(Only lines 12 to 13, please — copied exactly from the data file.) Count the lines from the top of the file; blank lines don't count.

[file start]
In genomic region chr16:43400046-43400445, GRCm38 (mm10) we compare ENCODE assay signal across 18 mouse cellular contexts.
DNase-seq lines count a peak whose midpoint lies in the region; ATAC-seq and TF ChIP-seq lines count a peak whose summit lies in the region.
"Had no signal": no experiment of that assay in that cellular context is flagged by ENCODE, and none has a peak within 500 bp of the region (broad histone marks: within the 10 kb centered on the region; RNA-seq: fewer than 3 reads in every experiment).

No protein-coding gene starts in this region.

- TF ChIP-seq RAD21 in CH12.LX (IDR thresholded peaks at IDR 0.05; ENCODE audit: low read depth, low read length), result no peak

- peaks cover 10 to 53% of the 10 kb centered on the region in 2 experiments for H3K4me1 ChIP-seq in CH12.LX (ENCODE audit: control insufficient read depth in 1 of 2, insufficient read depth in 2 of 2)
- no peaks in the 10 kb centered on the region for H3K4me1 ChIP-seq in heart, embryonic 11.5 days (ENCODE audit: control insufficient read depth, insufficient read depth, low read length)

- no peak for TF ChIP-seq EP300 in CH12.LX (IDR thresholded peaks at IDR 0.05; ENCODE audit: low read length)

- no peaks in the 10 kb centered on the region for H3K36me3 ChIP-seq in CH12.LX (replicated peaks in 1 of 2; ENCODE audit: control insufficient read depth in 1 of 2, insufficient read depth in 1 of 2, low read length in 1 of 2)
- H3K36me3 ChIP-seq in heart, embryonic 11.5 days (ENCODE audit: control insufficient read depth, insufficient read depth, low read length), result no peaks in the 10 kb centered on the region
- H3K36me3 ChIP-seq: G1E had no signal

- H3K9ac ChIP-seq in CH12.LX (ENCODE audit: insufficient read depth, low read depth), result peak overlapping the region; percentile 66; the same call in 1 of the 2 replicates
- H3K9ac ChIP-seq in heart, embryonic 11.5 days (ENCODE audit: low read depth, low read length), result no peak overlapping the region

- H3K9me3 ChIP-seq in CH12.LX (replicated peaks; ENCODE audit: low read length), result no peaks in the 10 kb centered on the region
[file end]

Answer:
- H3K9ac ChIP-seq in CH12.LX (ENCODE audit: insufficient read depth, low read depth), result peak overlapping the region; percentile 66; the same call in 1 of the 2 replicates
- H3K9ac ChIP-seq in heart, embryonic 11.5 days (ENCODE audit: low read depth, low read length), result no peak overlapping the region